The greatest tragedy was that the sunkies denied their lives had turned into an irrevocable tragedy. Not only did they become physically blind, they also became blind to the reality of their situation, convincing themselves into believing they were the superior beings living superior lives, and the only ones in possession of the ultimate secrets of existence. They saw themselves as part of an elite caste, the vanguard of an egalitarian utopia to come, for, before the Sun everyone was equal. These Sun’s Sons (as they preferred to call themselves, in reference to their claimed filial kinship with the star, for they felt reborn through gazing unwaveringly at the Sun, and also in reference to the brotherhood they felt they had entered into) were totally untroubled by their loss of sight and mobility, for there was nothing down on Earth they wanted or needed to see or do. Indeed, they considered their blindness and immobility to be a godsend, for not only did it stop them from being distracted from giving all of their attentions to the Sun, but, even more importantly, it prevented their minds and souls from being contaminated by the imperfections and iniquities that so marked and defined earthly existence.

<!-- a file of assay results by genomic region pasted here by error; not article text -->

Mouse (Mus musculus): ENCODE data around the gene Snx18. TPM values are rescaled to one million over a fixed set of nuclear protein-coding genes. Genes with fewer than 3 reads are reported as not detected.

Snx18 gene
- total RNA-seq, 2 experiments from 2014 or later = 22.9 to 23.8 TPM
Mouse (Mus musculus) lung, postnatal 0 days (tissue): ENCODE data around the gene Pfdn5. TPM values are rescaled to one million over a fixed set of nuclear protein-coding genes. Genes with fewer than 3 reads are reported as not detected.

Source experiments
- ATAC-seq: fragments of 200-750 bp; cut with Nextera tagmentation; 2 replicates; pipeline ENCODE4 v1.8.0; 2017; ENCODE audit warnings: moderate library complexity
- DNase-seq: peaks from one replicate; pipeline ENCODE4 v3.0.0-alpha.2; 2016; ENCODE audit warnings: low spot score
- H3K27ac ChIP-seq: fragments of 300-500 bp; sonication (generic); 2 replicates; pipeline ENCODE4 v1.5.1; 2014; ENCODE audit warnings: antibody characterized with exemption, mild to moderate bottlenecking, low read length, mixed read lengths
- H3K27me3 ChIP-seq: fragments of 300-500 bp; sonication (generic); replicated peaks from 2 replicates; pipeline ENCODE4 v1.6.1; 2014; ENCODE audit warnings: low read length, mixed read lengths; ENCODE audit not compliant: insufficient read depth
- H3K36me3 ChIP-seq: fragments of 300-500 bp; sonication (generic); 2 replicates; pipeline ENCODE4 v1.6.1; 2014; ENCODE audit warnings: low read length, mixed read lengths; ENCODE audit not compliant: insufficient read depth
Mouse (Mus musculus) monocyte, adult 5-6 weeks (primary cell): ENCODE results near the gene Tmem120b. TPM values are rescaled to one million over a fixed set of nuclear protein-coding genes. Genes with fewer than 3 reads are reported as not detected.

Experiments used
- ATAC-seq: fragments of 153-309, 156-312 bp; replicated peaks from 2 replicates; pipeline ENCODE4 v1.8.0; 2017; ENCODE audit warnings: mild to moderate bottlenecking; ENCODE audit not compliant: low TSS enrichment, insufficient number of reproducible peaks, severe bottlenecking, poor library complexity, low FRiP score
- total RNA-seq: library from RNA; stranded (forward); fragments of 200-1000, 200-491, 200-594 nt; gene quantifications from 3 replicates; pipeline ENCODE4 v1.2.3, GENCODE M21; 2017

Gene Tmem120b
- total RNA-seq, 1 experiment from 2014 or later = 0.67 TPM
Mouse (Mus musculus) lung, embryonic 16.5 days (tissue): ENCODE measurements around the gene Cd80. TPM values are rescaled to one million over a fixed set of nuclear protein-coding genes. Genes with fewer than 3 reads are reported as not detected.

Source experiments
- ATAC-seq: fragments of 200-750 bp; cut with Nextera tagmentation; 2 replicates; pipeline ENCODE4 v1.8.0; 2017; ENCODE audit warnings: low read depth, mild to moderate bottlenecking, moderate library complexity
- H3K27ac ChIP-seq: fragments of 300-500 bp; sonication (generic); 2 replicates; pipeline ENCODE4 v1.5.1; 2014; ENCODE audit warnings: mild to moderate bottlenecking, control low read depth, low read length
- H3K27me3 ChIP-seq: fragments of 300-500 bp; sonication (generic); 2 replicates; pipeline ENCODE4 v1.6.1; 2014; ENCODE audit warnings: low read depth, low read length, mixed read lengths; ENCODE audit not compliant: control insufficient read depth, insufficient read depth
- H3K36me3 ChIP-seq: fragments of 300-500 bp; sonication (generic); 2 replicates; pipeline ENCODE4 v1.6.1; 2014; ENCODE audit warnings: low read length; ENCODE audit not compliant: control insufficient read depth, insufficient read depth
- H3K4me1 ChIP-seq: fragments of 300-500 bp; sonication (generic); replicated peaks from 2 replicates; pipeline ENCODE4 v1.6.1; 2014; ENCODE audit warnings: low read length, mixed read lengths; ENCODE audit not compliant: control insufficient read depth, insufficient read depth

Thus, light in a bottle, previously the greatest blessing to mankind, became its greatest curse, causing a calamity the likes of which could not be imagined before its arrival on the market, for who could ever envision healthy people willingly becoming immobile vegetables, sacrificing their lives just so they could stare at the Sun and feel its warm smile upon their faces. The sunkies were now completely lost to society, both bodily and mentally, and no kind of rehabilitation was possible for them. In the bitterest of ironies that occur so often throughout the course of history, mankind, having liberated itself from its dependence upon plants, and thus attaining the greatest freedom it had ever possessed, now found an ever-growing proportion of its population choosing to lead a plant-like existence.